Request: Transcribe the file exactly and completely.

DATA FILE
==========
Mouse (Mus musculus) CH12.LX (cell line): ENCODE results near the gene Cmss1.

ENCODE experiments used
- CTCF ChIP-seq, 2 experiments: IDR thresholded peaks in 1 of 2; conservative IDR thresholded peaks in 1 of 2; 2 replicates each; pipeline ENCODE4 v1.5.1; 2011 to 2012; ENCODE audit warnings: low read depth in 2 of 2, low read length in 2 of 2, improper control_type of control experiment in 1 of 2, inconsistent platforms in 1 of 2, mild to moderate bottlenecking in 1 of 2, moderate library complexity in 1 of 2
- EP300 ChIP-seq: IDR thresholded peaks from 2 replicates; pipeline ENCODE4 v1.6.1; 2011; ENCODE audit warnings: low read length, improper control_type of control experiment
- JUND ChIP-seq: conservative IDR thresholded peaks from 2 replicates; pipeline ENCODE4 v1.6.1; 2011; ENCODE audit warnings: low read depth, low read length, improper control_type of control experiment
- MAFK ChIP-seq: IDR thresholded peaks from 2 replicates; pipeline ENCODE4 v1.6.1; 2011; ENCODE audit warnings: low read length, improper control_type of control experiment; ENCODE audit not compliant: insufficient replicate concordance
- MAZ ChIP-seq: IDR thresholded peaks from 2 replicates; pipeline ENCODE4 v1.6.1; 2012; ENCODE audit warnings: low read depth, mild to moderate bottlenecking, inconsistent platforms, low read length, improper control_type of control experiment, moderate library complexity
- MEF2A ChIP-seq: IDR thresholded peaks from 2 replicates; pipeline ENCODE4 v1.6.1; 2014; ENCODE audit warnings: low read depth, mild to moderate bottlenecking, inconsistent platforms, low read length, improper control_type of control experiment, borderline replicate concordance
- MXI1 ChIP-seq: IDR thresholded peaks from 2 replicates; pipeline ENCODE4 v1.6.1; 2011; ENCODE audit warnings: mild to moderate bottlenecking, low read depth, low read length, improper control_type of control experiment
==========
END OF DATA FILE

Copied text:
Mouse (Mus musculus) CH12.LX (cell line): ENCODE results near the gene Cmss1.

ENCODE experiments used
- CTCF ChIP-seq, 2 experiments: IDR thresholded peaks in 1 of 2; conservative IDR thresholded peaks in 1 of 2; 2 replicates each; pipeline ENCODE4 v1.5.1; 2011 to 2012; ENCODE audit warnings: low read depth in 2 of 2, low read length in 2 of 2, improper control_type of control experiment in 1 of 2, inconsistent platforms in 1 of 2, mild to moderate bottlenecking in 1 of 2, moderate library complexity in 1 of 2
- EP300 ChIP-seq: IDR thresholded peaks from 2 replicates; pipeline ENCODE4 v1.6.1; 2011; ENCODE audit warnings: low read length, improper control_type of control experiment
- JUND ChIP-seq: conservative IDR thresholded peaks from 2 replicates; pipeline ENCODE4 v1.6.1; 2011; ENCODE audit warnings: low read depth, low read length, improper control_type of control experiment
- MAFK ChIP-seq: IDR thresholded peaks from 2 replicates; pipeline ENCODE4 v1.6.1; 2011; ENCODE audit warnings: low read length, improper control_type of control experiment; ENCODE audit not compliant: insufficient replicate concordance
- MAZ ChIP-seq: IDR thresholded peaks from 2 replicates; pipeline ENCODE4 v1.6.1; 2012; ENCODE audit warnings: low read depth, mild to moderate bottlenecking, inconsistent platforms, low read length, improper control_type of control experiment, moderate library complexity
- MEF2A ChIP-seq: IDR thresholded peaks from 2 replicates; pipeline ENCODE4 v1.6.1; 2014; ENCODE audit warnings: low read depth, mild to moderate bottlenecking, inconsistent platforms, low read length, improper control_type of control experiment, borderline replicate concordance
- MXI1 ChIP-seq: IDR thresholded peaks from 2 replicates; pipeline ENCODE4 v1.6.1; 2011; ENCODE audit warnings: mild to moderate bottlenecking, low read depth, low read length, improper control_type of control experiment